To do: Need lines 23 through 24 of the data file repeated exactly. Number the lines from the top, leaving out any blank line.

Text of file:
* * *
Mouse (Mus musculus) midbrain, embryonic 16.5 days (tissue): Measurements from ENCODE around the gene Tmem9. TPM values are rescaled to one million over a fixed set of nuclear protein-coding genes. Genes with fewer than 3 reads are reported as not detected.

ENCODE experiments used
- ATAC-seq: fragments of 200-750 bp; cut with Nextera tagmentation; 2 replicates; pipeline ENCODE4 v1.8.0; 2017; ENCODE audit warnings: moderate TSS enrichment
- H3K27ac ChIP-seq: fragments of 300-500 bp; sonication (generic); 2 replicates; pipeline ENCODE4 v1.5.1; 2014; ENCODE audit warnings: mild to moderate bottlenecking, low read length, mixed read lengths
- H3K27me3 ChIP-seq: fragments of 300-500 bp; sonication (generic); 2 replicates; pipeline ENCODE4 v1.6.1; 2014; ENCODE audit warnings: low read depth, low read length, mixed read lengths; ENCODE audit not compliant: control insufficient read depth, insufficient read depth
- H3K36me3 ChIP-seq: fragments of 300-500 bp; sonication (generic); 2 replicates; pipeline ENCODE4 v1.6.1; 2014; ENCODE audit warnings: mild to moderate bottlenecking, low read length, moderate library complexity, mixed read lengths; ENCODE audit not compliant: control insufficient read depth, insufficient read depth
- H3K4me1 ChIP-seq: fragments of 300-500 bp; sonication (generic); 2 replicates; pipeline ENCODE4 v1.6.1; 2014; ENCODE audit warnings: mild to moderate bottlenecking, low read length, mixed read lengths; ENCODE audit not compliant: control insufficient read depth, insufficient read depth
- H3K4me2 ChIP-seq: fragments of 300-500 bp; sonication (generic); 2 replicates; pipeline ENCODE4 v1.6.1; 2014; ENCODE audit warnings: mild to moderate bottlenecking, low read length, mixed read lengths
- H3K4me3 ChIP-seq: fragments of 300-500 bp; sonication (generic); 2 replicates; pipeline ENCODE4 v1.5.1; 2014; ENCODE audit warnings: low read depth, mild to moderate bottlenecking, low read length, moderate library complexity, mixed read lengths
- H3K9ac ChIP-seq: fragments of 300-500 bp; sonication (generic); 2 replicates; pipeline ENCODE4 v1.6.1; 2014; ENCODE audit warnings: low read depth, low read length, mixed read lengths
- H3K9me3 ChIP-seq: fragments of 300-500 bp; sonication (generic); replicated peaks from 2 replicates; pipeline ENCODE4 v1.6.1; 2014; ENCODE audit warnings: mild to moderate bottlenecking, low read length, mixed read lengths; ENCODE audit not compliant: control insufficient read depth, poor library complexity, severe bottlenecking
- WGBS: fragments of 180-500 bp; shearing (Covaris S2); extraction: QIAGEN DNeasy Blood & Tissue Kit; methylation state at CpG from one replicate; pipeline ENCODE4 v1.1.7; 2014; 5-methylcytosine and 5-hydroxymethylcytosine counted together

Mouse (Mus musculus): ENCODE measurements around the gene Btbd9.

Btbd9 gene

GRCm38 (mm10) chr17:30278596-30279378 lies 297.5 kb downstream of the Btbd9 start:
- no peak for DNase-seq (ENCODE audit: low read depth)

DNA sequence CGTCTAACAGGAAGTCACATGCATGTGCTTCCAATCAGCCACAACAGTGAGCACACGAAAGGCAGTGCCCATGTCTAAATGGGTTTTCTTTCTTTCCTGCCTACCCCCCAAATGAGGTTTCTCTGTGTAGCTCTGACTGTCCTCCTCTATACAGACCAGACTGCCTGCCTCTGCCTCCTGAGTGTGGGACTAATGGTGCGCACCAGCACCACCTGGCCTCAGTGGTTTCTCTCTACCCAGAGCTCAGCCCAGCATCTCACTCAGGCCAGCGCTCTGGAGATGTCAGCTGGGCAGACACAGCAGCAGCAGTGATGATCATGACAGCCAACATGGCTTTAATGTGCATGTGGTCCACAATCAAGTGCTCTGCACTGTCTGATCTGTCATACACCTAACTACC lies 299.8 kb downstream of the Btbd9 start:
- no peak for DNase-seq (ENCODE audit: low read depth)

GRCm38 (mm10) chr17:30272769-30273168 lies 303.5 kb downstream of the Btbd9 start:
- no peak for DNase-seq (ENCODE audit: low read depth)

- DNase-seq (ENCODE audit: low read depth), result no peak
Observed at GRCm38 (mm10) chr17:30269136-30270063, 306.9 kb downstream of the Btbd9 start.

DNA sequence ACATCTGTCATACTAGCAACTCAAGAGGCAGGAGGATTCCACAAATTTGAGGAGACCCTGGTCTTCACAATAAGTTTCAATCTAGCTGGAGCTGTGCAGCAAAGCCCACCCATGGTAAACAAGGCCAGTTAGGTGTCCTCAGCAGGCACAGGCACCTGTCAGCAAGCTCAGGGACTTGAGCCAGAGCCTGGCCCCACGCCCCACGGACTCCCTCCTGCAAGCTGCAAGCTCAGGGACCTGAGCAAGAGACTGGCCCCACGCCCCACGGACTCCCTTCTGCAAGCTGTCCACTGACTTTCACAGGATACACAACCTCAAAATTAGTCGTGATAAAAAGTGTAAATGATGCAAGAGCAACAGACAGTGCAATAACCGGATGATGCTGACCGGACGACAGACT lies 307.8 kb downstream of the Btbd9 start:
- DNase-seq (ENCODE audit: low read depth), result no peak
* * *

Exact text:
DNA sequence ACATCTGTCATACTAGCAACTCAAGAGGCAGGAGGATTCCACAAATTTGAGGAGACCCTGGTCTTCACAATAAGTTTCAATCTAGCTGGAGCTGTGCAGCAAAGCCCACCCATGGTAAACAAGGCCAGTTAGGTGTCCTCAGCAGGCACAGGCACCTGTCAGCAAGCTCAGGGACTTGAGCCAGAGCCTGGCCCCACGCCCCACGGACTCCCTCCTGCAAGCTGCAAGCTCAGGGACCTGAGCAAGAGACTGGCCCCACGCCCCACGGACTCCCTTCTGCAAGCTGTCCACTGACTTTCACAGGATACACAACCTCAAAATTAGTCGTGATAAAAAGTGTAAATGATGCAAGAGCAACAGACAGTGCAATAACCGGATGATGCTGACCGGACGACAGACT lies 307.8 kb downstream of the Btbd9 start:
- DNase-seq (ENCODE audit: low read depth), result no peak